George Washington Papers

To George Washington from John Rutledge, 12 June 1795

From John Rutledge

Charleston [S.C.] June 12. 1795.

Dear Sir

Finding that Mr Jay is elected Governor of New-York,1 & presuming that he will accept the Office, I take the Liberty of intimating to you, privately, that, if he shall, I have no Objection to take the place which he holds, if you think me as fit as any other person, & have not made Choice of one to succeed him: in either of which Cases, I could not expect, nor would I wish for, it.

Several of my friends were displeased at my accepting the Office of an Associate Judge, (altho’ the senior,) of the Supreme Court, of the United States, conceiving, (as I thought, very justly,) that my Pretensions to the Office of Chief Justice were, at least, equal to Mr Jay’s, in point of Law-Knowledge, with the Additional Weight, of much longer Experience, & much greater Practice—I was not, however, so partial, to myself, as, not to think, that you had very sufficient Reasons, for preferring him to any other, tho’, I, certainly, would not have taken the Commission, but, for your very friendly & polite, Letter, which accompanied it2—When I resigned it, I fully explained to you, the Causes which induced me to accept the Office which I now hold3—this I discharge, with Ease to myself, & Satisfaction to my Fellow-Citizens: But, when the Office of Chief-Justice, of the United States, becomes vacant, I feel that the Duty which I owe to my Children should impel me, to accept it, if offer’d: tho’ more arduous & troublesome than my present Station, because, more respectable & honorable.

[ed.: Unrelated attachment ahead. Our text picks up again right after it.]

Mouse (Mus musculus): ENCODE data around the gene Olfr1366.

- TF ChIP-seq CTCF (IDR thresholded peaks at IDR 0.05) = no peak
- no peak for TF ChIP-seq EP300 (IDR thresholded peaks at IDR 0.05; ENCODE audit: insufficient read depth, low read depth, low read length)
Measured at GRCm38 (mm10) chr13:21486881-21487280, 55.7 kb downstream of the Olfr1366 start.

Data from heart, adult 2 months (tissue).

I have held many Posts, of high Rank, & great Importance, & have been under the Necessity of refusing others: but, they were offer’d, spontaneously & handsomely—I have Reason to beleive, that I discharged all that I held, with Fidelity & Honour—I never sollicited a Place, nor do I mean this Letter as an Application—it is intended, merely, to apprize you, of what I would do, if elected; & this I do, on an Idea that you may, probably, have concluded, from the Resignation of my Continental-Commission, that it was my Determination, to remain, always, at Home.

I ask pardon for taking up so much of your Time, (which is always precious) & will intrude no longer, than to request, if an Appointment has taken place, or, the Nomination of any person only settled, in your Mind, that the Contents of this Letter may be, for Ever, unknown, (as they are at present,) to any but yourself, and, to assure you, that, if, after reading this Letter, you shall nominate another, in preference of me, that Circumstance can, never, lessen the respectful & great, Esteem, & Veneration, which I have always professed, &, always shall have for your Person & Character.

That God may long continue to preserve, in perfect Health, of Mind & Body, a Life, so inestimable, as yours, not only to this Country, but, I may truly add, to the Liberties of Mankind, in General, is the sincere & fervent Wish, & Hope, of Dr Sir yr sincerely affectionate, obliged & obedt Servt

J: Rutledge

ALS, DLC:GW. GW erroneously docketed the date of the letter as “18th June 1795.”

John Rutledge (1739–1800), who had served in the Continental Congress, as governor of South Carolina, and in the 1787 Constitutional Convention, was at this time chief justice of the South Carolina Supreme Court.

1The American Minerva and the New-York Advertiser of 5 June reported the election of John Jay as governor of New York.

2For Rutledge’s appointment as senior associate judge of the U.S. Supreme Court, see GW to the U.S. Senate, 24 Sept. 1789, following which GW urged him to accept the position in a letter of 29 Sept. 1789.

3For Rutledge’s resignation from the U.S. Supreme Court, see his notice to GW of 5 March 1791.

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